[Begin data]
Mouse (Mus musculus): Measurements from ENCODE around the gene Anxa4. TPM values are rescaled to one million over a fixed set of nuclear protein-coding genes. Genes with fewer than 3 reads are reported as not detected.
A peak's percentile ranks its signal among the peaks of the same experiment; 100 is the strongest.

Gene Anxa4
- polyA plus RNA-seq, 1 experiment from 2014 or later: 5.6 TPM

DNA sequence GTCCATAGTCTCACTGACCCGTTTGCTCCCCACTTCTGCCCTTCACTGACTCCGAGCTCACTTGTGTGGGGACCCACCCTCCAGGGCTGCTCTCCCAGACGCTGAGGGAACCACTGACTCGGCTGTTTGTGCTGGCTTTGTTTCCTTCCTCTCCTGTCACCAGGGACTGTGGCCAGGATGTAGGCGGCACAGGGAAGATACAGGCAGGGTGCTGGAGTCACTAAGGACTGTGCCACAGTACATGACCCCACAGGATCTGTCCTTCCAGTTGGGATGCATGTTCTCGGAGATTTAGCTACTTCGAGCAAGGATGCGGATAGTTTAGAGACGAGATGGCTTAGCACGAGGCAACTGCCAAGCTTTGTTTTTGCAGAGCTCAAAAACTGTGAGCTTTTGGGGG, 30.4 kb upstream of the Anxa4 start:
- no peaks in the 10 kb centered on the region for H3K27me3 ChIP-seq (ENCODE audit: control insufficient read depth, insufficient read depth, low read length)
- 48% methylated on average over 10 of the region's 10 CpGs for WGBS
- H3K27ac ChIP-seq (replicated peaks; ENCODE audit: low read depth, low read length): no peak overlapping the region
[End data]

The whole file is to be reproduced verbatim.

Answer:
Mouse (Mus musculus): Measurements from ENCODE around the gene Anxa4. TPM values are rescaled to one million over a fixed set of nuclear protein-coding genes. Genes with fewer than 3 reads are reported as not detected.
A peak's percentile ranks its signal among the peaks of the same experiment; 100 is the strongest.

Gene Anxa4
- polyA plus RNA-seq, 1 experiment from 2014 or later: 5.6 TPM

DNA sequence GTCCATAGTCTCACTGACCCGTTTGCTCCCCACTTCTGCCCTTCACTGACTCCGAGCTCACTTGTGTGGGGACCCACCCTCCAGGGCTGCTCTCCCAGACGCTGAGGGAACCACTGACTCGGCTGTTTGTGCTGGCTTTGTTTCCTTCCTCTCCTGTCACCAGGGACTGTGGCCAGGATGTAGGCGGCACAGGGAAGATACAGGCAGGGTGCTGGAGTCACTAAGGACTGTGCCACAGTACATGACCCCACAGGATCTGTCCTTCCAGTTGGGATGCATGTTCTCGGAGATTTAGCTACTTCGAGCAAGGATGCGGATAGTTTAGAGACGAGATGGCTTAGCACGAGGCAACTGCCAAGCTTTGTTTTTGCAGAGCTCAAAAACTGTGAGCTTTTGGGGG, 30.4 kb upstream of the Anxa4 start:
- no peaks in the 10 kb centered on the region for H3K27me3 ChIP-seq (ENCODE audit: control insufficient read depth, insufficient read depth, low read length)
- 48% methylated on average over 10 of the region's 10 CpGs for WGBS
- H3K27ac ChIP-seq (replicated peaks; ENCODE audit: low read depth, low read length): no peak overlapping the region